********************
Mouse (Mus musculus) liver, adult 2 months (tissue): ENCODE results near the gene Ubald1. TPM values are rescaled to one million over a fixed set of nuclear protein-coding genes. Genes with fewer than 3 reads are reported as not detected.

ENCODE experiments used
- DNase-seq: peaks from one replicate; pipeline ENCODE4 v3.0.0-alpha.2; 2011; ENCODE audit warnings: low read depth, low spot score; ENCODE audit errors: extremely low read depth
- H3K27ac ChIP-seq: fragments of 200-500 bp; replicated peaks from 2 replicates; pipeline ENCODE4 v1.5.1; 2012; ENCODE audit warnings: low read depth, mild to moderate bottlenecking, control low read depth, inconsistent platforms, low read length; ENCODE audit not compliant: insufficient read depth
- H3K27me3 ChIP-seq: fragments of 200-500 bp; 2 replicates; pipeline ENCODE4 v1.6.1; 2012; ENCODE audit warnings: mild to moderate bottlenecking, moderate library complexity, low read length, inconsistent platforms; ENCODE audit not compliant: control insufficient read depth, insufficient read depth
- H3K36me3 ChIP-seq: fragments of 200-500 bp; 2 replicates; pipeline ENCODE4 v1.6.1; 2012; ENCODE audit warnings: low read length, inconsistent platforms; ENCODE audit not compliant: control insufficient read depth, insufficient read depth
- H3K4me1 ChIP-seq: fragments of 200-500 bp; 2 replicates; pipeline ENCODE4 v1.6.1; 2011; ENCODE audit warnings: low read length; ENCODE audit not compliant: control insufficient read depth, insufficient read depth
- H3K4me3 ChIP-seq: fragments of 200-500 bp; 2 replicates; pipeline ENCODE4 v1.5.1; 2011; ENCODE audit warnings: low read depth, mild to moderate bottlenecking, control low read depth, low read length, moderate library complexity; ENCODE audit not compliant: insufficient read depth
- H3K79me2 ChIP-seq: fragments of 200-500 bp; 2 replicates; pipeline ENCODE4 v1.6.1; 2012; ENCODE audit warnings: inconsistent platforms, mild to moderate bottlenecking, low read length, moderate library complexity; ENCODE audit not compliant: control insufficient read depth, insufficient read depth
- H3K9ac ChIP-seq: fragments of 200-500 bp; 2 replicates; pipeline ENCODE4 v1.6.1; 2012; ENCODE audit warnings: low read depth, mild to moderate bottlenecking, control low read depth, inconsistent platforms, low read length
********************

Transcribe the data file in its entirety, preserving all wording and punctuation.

Mouse (Mus musculus) liver, adult 2 months (tissue): ENCODE results near the gene Ubald1. TPM values are rescaled to one million over a fixed set of nuclear protein-coding genes. Genes with fewer than 3 reads are reported as not detected.

ENCODE experiments used
- DNase-seq: peaks from one replicate; pipeline ENCODE4 v3.0.0-alpha.2; 2011; ENCODE audit warnings: low read depth, low spot score; ENCODE audit errors: extremely low read depth
- H3K27ac ChIP-seq: fragments of 200-500 bp; replicated peaks from 2 replicates; pipeline ENCODE4 v1.5.1; 2012; ENCODE audit warnings: low read depth, mild to moderate bottlenecking, control low read depth, inconsistent platforms, low read length; ENCODE audit not compliant: insufficient read depth
- H3K27me3 ChIP-seq: fragments of 200-500 bp; 2 replicates; pipeline ENCODE4 v1.6.1; 2012; ENCODE audit warnings: mild to moderate bottlenecking, moderate library complexity, low read length, inconsistent platforms; ENCODE audit not compliant: control insufficient read depth, insufficient read depth
- H3K36me3 ChIP-seq: fragments of 200-500 bp; 2 replicates; pipeline ENCODE4 v1.6.1; 2012; ENCODE audit warnings: low read length, inconsistent platforms; ENCODE audit not compliant: control insufficient read depth, insufficient read depth
- H3K4me1 ChIP-seq: fragments of 200-500 bp; 2 replicates; pipeline ENCODE4 v1.6.1; 2011; ENCODE audit warnings: low read length; ENCODE audit not compliant: control insufficient read depth, insufficient read depth
- H3K4me3 ChIP-seq: fragments of 200-500 bp; 2 replicates; pipeline ENCODE4 v1.5.1; 2011; ENCODE audit warnings: low read depth, mild to moderate bottlenecking, control low read depth, low read length, moderate library complexity; ENCODE audit not compliant: insufficient read depth
- H3K79me2 ChIP-seq: fragments of 200-500 bp; 2 replicates; pipeline ENCODE4 v1.6.1; 2012; ENCODE audit warnings: inconsistent platforms, mild to moderate bottlenecking, low read length, moderate library complexity; ENCODE audit not compliant: control insufficient read depth, insufficient read depth
- H3K9ac ChIP-seq: fragments of 200-500 bp; 2 replicates; pipeline ENCODE4 v1.6.1; 2012; ENCODE audit warnings: low read depth, mild to moderate bottlenecking, control low read depth, inconsistent platforms, low read length